This notion of importing international practices might not be ideal given cultural and industry differences, but it is a step towards a much-needed change in Arab media production. Given how rushed pre-production is, not only does it downgrade projects artistically but it is also a much less efficient use of resources that are already limited, especially in comparison to international budgets.
The streaming platforms’ format has also managed to break the tradition of mostly releasing series in Ramadan, further easing the urgency and time sensitivity posed by the high season, as well as increasing the flow of work opportunities, particularly for youth. Star-centric productions persist, yet now more than ever we’ve been seeing projects that are led by rising youth actors and even first-time directors, examples of which include ‘Rivo’, an Egyptian series about the local 90s band of the same name, that has recently been released on WatchIt.
THE KIDS ARE ALRIGHT - FOR NOW
‘Rivo’ piqued the interest of a broad audience with their nostalgic yet experimental take on the story of the titular band. Playing with musical and 90s aesthetic elements, the project has been in the works for more than 10 years. It was not until WatchIt provided the show-runners with a suitable context for this type of story that it was allowed to come to life with a vibrant and youthful cast.
“The biggest sector of consumers on these platforms are youth,” Sedky Sakhr, an emerging actor who stars as one of the main characters on ‘Rivo’, tells CairoScene. “So casting young actors with social media presence definitely helps with viewership. Rivo’s advertising, for instance, was mostly dependent on the following of their featured actors and the resulting word of mouth.”
While projects like these expose a hidden cache of young talents all throughout Egypt, attempts to mine them and bring them to the spotlight have nevertheless been mired by the increasingly frantic environment in which producers and film crews must operate.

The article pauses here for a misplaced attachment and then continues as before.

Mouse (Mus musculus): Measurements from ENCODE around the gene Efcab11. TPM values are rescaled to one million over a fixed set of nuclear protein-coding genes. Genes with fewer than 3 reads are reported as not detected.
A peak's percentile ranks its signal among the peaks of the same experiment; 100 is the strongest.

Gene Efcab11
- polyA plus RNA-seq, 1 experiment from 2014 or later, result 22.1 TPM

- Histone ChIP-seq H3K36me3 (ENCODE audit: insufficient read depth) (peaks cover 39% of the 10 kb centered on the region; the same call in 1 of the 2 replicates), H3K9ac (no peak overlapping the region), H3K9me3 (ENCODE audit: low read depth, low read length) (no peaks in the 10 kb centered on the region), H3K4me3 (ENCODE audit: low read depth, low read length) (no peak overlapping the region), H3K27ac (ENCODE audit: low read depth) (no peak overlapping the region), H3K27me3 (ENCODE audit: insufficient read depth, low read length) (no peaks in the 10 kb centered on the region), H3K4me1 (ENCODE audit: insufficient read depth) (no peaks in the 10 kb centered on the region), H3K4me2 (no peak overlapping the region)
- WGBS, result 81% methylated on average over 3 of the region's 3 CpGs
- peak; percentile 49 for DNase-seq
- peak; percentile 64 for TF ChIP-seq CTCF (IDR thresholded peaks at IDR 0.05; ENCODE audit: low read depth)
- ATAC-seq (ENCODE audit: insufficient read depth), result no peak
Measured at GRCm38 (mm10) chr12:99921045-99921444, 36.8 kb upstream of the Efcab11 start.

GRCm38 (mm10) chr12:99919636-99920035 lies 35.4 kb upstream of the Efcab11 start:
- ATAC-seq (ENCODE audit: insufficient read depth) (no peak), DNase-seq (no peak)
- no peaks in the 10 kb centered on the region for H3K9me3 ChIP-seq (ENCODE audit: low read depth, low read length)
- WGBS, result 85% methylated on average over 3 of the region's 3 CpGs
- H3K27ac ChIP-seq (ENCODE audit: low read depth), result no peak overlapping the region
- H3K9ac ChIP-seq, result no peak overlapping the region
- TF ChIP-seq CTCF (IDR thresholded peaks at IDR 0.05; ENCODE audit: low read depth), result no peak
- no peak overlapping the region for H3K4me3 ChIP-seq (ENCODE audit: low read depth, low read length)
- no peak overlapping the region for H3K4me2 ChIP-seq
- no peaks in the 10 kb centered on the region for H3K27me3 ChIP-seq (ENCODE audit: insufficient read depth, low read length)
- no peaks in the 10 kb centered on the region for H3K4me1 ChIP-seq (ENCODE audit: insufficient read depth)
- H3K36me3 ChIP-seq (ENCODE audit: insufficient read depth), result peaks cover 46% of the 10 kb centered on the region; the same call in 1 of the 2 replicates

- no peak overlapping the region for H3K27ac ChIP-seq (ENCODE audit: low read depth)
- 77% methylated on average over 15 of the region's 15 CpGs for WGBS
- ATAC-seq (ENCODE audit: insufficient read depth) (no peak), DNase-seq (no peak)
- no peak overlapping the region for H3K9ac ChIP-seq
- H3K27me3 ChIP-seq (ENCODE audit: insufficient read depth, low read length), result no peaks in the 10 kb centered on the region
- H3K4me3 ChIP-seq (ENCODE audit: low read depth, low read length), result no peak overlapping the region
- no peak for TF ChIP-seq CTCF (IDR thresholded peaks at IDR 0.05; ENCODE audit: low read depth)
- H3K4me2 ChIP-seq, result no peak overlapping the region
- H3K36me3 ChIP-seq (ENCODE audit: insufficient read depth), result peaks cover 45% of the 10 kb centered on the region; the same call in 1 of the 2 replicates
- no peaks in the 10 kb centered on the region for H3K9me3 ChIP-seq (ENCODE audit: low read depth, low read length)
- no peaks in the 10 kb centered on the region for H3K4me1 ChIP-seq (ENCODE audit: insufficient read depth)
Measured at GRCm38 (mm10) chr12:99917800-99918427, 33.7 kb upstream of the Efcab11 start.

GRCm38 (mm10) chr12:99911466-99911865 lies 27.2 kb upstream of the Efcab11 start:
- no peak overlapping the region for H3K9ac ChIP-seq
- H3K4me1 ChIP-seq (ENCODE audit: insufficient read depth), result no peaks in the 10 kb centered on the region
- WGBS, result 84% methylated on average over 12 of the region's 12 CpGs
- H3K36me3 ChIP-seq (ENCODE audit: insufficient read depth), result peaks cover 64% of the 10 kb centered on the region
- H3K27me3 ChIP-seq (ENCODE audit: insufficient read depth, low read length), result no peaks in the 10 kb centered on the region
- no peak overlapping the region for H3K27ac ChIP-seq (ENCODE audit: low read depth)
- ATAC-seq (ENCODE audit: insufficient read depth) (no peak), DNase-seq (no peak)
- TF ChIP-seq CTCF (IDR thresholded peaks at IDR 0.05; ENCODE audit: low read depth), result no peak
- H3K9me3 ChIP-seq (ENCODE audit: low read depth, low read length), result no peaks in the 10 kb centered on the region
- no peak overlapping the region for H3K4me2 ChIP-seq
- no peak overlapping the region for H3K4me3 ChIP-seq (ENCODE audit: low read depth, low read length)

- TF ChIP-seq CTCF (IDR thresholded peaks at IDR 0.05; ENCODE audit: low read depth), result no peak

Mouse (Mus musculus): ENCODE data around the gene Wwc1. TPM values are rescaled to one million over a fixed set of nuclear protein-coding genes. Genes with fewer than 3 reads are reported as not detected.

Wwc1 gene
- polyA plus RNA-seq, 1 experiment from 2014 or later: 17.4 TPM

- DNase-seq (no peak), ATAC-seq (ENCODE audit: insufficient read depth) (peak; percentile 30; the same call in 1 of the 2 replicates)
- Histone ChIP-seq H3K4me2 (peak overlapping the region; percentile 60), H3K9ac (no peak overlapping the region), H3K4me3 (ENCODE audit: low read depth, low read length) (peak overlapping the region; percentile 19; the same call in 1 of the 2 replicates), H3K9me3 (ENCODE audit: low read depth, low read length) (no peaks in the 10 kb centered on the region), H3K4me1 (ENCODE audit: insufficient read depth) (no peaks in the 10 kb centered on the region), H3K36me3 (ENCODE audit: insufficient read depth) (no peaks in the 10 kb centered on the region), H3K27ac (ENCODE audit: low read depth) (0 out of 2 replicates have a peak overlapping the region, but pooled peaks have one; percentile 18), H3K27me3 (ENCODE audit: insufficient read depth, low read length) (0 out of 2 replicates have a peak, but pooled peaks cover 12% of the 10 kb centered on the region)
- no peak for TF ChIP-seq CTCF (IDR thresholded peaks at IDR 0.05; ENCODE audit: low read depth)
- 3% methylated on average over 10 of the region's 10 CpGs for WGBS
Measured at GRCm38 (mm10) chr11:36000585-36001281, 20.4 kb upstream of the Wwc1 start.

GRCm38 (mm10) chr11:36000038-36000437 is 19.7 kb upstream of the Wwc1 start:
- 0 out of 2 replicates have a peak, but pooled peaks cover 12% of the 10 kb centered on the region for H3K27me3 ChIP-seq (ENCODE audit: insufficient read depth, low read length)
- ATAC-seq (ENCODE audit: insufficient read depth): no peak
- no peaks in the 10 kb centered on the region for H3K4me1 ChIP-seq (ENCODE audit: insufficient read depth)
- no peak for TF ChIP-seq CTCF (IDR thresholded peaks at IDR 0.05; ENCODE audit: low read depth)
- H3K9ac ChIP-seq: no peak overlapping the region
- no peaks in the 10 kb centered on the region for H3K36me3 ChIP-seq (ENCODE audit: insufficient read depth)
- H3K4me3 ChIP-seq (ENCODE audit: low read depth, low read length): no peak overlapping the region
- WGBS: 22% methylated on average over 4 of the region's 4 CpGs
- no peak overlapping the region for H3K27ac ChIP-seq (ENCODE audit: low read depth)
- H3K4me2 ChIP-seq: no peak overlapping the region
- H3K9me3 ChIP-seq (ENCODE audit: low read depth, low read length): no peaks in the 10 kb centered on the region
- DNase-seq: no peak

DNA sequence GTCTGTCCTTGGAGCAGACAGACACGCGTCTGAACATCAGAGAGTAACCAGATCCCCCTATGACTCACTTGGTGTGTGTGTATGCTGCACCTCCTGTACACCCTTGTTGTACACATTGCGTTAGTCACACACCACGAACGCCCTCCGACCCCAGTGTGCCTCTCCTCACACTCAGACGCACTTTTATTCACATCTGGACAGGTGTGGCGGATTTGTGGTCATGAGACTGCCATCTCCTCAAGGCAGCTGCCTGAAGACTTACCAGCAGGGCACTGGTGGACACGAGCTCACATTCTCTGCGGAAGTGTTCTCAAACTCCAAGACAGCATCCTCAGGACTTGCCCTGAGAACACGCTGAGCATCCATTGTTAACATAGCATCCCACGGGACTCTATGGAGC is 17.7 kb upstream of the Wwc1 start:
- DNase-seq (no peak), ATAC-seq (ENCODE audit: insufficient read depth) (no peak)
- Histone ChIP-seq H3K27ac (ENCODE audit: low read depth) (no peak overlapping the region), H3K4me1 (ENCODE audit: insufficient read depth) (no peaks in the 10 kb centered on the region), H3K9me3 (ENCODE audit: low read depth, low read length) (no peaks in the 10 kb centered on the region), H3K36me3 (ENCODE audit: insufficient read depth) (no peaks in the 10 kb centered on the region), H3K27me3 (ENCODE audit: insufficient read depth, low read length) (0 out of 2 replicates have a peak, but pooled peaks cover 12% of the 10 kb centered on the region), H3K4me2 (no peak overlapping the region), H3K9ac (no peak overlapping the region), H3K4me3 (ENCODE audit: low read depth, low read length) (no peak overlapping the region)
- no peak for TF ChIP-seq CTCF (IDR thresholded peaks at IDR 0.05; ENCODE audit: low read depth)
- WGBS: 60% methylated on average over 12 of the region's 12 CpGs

“The speed of emerging new talents is much slower than the demand and scale of new projects,” Mohamed Hefzy, the leading producer who founded Egypt-based Film Clinic and presided over the Cairo International Film Festival for four years, tells CairoScene. “Everyone is working all year long now, not just during Ramadan, and we don’t have enough talents or technicians and crew members to match that.”
Questioning the quality of storytelling at this pace is essential, wherein platforms compete on new releases appealing to consumers who pay monthly for new exclusive content. Yet, Hefzy suggests that recent competition will enhance the quality and diversity of storytelling, and encourage creativity, resulting in subscribers who are primarily loyal to the content of the streaming platform.
WHO FILMS, WHO CUTS, WHO TELLS YOUR STORY?
On the other hand, while untold, forgotten and marginalised stories might still not see the light of day, some have made it through due to this new era of opportunity. Platforms can afford to take more risks, and - as Hefzy suggests - they MUST maintain their share of the increasingly crowded market, so new voices to galvanise the audience have become a necessity.
Worldwide, overdue conversations surrounding representation and diversity have become louder, and likewise in the MENA region, to an extent. With streaming platforms taking the initiative, they’ve organised workshops and provided funding or grant opportunities to marginalised artists. The ‘Creative Equity Fund’ is a collaboration between Netflix and the Arab Fund for Arts and Culture (AFAC), in which they give a one-time grant to five Arab women filmmakers and producers to help kickstart their projects. Netflix also recently launched a curated list of Palestinian films as well as other productions directed by Arab female filmmakers, amplifying the voices of Arab artists.